A Chicago native and graduate of Loyola University there, Monahan came to the bishops’ conference to work for the education office in 1971. Previously he’d been director of social programs for the Chicago Archdiocese’s school board and for the board’s neighborhood youth corps program. In 1973 he joined the government liaison staff, becoming its director in 1985.
Even as he headed into retirement, Monahan was cautious about spilling too much inside information. He hinted at various major bills with his fingerprints on them – written behind the scenes, of course – at least in part to address the concerns of the USCCB.
He told the story of one important bill that had been carefully negotiated over the course of several years, only to be nearly derailed at the last minute by a well-connected and well-meaning bishop who misunderstood some key points.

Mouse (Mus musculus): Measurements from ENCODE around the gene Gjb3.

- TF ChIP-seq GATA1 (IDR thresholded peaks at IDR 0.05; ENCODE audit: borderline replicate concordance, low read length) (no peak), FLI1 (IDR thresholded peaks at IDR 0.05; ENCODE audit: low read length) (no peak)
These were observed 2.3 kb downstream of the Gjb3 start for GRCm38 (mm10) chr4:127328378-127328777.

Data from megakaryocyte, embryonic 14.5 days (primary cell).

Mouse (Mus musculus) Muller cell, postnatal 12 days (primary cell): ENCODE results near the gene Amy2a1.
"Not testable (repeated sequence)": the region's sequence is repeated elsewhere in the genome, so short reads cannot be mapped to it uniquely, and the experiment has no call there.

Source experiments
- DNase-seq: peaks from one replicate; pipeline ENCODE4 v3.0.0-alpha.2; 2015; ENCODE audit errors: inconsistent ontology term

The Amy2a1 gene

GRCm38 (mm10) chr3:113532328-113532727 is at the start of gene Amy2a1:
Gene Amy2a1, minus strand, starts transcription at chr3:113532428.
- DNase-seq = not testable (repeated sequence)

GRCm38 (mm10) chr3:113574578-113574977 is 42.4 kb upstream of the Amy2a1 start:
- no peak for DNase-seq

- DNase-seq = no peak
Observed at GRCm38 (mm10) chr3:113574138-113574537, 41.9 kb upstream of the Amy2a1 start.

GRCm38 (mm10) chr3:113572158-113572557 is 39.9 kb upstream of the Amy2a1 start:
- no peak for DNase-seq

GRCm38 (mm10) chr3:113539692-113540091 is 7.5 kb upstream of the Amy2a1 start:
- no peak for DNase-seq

In that case, the bishop had been convinced that a provision of the bill would have somehow made abortions more readily available. Monahan and others within the church were confident that wasn’t the case. But the bishop couldn’t be convinced and he plowed ahead, taking advantage of connections he had to call the White House himself and rallying opposition where previously there had been none.
In the end, after concerted fence-mending and a little backstage maneuvering by Monahan and his staff, the bill went through as negotiated, without the abortion-enabling effect the bishop feared, he said.
“You can tell that story,” he said, adding with a smile, “Just don’t use any names.”